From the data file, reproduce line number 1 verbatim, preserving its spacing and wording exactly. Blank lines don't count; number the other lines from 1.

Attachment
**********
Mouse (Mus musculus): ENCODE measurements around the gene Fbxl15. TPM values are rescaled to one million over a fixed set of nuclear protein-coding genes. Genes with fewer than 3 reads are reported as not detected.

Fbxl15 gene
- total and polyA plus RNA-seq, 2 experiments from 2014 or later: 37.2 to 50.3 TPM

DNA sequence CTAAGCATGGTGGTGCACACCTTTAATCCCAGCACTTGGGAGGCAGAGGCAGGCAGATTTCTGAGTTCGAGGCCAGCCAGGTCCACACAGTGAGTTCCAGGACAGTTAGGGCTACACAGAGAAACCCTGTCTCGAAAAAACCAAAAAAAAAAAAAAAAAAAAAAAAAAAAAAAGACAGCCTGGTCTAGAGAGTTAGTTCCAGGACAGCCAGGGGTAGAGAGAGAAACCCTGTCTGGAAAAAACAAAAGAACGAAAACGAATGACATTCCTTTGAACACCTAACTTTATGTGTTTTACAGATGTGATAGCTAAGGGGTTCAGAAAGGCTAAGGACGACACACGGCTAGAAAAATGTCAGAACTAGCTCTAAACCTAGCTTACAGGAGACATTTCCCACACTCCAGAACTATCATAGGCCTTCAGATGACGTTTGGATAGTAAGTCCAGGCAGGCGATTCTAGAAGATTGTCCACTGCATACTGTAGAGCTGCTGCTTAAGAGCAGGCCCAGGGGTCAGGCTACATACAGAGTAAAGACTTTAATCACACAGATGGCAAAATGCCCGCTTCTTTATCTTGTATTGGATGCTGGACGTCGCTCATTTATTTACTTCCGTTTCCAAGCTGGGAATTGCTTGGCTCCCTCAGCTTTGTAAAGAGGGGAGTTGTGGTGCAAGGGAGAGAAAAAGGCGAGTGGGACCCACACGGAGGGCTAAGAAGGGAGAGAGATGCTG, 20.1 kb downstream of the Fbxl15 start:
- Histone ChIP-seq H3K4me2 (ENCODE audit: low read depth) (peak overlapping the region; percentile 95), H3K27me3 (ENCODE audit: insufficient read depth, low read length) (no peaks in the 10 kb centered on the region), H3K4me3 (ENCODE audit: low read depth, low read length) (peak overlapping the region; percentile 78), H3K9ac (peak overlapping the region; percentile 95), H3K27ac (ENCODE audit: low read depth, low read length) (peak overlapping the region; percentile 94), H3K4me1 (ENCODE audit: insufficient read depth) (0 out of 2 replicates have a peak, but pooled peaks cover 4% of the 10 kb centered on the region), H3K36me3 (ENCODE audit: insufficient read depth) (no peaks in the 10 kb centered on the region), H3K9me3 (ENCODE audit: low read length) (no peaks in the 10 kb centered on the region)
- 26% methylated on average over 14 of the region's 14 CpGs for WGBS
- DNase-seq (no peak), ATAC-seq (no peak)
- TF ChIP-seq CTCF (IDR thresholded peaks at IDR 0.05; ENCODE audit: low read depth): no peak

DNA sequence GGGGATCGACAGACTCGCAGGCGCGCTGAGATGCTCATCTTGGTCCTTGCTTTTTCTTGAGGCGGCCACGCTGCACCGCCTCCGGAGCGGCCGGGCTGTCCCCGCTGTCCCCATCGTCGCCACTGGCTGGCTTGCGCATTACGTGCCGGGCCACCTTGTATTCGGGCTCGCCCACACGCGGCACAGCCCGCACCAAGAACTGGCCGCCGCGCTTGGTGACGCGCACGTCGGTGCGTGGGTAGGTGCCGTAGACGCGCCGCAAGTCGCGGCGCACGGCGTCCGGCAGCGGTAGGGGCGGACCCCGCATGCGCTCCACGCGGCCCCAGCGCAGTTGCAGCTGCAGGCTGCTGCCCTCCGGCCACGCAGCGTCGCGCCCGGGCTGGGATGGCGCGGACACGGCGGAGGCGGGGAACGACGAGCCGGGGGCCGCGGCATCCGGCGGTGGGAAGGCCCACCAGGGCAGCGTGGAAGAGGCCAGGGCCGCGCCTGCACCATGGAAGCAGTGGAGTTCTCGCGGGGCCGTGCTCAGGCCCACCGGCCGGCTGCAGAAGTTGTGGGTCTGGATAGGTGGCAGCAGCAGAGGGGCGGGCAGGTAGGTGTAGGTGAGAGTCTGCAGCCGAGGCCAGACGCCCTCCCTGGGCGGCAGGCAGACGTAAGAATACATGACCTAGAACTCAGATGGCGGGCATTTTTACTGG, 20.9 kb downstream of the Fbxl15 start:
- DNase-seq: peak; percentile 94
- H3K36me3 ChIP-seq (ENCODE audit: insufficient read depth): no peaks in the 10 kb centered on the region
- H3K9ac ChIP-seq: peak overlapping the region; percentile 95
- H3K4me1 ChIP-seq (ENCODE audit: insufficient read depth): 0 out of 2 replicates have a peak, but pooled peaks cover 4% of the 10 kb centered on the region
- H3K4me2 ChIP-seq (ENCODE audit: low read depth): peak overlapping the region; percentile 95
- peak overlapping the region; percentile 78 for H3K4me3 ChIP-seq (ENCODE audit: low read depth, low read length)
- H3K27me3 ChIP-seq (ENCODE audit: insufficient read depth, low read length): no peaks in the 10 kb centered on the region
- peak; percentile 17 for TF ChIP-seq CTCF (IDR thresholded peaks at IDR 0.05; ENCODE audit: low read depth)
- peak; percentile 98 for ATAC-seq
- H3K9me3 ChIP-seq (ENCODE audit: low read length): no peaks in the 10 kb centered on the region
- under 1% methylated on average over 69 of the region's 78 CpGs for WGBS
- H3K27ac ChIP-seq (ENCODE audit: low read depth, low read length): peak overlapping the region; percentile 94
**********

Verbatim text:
Mouse (Mus musculus): ENCODE measurements around the gene Fbxl15. TPM values are rescaled to one million over a fixed set of nuclear protein-coding genes. Genes with fewer than 3 reads are reported as not detected.